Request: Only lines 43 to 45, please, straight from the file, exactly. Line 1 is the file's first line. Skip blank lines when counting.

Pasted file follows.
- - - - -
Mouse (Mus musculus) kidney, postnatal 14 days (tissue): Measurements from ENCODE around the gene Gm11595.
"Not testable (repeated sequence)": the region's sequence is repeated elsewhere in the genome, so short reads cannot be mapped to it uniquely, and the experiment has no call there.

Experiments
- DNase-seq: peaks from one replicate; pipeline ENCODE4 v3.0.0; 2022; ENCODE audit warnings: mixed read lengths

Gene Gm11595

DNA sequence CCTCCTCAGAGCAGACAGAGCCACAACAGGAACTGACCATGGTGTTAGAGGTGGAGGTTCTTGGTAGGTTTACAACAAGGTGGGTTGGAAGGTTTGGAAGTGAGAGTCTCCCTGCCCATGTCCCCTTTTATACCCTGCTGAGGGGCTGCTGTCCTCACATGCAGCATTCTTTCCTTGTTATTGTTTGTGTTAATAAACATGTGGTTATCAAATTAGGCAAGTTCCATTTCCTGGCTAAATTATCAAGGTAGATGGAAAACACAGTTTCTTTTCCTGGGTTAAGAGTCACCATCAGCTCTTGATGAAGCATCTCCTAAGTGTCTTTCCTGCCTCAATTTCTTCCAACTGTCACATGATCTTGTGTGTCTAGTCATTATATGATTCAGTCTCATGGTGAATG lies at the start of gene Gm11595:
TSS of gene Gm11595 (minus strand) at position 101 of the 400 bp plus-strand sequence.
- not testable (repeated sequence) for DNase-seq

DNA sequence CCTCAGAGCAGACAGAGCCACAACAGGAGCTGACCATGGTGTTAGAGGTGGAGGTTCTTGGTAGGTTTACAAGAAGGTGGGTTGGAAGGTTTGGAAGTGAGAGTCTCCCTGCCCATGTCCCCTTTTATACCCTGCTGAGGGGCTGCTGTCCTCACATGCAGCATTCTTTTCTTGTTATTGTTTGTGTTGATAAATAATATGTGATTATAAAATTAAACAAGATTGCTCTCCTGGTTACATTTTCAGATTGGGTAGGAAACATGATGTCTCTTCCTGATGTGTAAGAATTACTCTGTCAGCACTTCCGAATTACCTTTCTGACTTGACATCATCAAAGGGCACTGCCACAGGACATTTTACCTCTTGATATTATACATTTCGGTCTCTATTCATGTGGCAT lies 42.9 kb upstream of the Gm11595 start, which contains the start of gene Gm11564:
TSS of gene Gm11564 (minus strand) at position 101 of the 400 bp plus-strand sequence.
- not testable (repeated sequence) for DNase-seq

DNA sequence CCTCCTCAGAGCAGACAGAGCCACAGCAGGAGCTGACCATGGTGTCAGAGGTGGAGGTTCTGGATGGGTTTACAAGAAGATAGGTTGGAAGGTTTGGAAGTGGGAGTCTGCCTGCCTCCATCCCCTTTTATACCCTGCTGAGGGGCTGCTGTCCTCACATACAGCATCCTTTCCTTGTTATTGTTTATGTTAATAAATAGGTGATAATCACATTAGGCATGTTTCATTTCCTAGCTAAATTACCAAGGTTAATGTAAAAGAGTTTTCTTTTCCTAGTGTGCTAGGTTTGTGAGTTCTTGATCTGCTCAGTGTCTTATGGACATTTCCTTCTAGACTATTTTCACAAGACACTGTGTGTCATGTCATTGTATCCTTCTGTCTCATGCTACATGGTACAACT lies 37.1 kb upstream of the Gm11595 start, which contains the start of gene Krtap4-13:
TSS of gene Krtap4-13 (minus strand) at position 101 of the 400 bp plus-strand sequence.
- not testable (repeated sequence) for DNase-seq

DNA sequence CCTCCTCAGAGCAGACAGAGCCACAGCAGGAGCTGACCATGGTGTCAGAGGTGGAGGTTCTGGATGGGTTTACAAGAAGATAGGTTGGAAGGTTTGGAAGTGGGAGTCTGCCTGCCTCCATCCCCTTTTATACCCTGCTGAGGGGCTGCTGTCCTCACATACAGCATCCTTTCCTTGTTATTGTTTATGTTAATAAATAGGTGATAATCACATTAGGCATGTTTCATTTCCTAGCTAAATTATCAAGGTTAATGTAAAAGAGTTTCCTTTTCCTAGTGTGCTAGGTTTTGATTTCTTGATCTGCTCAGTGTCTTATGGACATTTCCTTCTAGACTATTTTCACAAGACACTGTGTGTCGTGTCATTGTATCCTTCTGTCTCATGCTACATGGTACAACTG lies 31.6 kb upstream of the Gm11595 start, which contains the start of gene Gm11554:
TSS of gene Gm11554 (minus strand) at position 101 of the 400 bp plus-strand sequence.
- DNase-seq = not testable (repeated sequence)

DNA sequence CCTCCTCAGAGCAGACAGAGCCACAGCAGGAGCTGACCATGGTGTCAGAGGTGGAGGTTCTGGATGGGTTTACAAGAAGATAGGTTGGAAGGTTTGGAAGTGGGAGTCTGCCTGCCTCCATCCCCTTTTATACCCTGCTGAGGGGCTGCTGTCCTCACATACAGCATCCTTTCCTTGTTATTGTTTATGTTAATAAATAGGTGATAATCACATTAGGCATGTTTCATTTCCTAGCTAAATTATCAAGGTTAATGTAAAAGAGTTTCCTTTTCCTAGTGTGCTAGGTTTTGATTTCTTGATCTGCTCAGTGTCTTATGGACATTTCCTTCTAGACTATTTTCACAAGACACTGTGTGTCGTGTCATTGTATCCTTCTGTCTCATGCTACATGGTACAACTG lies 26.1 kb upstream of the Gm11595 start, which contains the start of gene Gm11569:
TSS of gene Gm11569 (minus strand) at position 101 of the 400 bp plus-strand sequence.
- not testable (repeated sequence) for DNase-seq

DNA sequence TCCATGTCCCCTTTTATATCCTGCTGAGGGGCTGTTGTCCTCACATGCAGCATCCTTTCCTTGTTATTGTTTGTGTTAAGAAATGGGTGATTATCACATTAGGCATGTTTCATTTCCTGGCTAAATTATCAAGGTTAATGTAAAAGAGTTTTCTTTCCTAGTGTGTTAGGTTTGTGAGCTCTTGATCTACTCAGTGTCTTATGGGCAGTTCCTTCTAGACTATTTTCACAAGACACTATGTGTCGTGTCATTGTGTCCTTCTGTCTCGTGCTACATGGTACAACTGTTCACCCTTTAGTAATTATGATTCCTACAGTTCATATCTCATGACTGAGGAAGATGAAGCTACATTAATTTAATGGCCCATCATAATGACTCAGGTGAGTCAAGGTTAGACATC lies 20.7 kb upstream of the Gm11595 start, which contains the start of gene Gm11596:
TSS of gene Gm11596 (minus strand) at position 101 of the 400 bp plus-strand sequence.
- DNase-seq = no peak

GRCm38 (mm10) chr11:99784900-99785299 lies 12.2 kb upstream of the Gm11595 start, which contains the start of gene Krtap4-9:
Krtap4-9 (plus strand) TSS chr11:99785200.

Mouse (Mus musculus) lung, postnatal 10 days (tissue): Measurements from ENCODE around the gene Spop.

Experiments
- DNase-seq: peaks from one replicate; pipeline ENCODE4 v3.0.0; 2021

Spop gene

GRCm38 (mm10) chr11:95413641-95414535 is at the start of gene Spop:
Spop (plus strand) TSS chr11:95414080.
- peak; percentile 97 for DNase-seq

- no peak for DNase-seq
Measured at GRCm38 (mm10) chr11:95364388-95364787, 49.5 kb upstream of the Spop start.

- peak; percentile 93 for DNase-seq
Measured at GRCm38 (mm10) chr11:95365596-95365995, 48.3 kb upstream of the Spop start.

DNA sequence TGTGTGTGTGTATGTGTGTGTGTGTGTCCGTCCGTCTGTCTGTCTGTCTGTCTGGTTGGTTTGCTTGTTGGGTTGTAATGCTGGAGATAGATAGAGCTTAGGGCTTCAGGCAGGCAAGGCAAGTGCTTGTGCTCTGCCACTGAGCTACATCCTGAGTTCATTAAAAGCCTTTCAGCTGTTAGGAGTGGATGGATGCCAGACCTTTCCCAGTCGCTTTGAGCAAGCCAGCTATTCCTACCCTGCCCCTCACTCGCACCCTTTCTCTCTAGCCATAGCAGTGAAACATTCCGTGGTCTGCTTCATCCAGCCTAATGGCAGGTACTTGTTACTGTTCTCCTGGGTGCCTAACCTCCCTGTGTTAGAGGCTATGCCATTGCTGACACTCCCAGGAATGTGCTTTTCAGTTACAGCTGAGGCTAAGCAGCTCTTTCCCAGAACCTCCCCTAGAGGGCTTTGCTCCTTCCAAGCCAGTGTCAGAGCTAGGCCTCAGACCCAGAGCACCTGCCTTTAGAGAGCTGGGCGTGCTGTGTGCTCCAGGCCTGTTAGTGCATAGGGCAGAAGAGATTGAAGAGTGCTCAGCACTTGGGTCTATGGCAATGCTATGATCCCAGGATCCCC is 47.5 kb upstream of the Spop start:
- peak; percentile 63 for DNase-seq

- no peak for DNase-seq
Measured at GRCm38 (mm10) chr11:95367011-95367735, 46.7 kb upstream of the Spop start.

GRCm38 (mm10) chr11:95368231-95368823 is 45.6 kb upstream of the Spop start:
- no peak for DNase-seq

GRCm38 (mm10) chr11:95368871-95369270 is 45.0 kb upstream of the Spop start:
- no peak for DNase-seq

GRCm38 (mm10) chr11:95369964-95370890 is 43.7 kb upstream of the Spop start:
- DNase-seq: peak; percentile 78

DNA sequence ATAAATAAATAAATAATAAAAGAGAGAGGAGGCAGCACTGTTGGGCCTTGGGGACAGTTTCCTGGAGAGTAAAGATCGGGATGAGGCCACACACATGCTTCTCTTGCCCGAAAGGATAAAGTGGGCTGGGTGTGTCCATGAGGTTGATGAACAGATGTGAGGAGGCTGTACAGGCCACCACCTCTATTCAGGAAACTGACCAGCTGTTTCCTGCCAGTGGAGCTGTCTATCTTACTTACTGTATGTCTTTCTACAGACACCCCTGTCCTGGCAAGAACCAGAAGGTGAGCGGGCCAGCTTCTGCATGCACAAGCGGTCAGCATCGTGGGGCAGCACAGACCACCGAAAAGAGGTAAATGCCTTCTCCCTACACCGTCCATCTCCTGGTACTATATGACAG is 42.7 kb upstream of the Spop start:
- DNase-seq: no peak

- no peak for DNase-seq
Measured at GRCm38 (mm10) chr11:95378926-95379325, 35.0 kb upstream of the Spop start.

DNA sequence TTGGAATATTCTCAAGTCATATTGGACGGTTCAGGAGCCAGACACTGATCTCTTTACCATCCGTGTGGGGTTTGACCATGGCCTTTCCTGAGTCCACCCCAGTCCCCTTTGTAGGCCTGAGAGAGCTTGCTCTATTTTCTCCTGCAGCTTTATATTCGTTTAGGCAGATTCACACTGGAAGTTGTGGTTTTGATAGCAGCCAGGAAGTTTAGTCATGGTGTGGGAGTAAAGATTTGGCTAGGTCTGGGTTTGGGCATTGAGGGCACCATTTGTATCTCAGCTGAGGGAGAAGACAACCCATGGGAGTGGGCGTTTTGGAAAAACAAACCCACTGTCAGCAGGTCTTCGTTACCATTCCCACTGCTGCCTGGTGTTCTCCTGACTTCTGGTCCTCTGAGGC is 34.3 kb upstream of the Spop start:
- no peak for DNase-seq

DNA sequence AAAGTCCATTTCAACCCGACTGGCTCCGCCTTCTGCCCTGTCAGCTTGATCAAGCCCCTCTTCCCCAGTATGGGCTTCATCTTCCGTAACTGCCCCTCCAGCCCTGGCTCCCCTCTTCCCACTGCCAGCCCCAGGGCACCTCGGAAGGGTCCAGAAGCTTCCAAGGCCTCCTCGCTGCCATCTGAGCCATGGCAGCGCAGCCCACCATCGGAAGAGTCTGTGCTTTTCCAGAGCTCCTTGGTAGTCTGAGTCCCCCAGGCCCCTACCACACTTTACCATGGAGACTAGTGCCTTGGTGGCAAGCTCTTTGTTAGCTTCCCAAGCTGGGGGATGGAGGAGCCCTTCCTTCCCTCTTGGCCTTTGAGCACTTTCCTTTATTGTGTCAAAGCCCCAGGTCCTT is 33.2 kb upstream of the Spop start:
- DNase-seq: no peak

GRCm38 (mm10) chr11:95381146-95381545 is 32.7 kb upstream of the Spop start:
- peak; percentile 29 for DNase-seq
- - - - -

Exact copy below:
GRCm38 (mm10) chr11:95368871-95369270 is 45.0 kb upstream of the Spop start:
- no peak for DNase-seq

GRCm38 (mm10) chr11:95369964-95370890 is 43.7 kb upstream of the Spop start: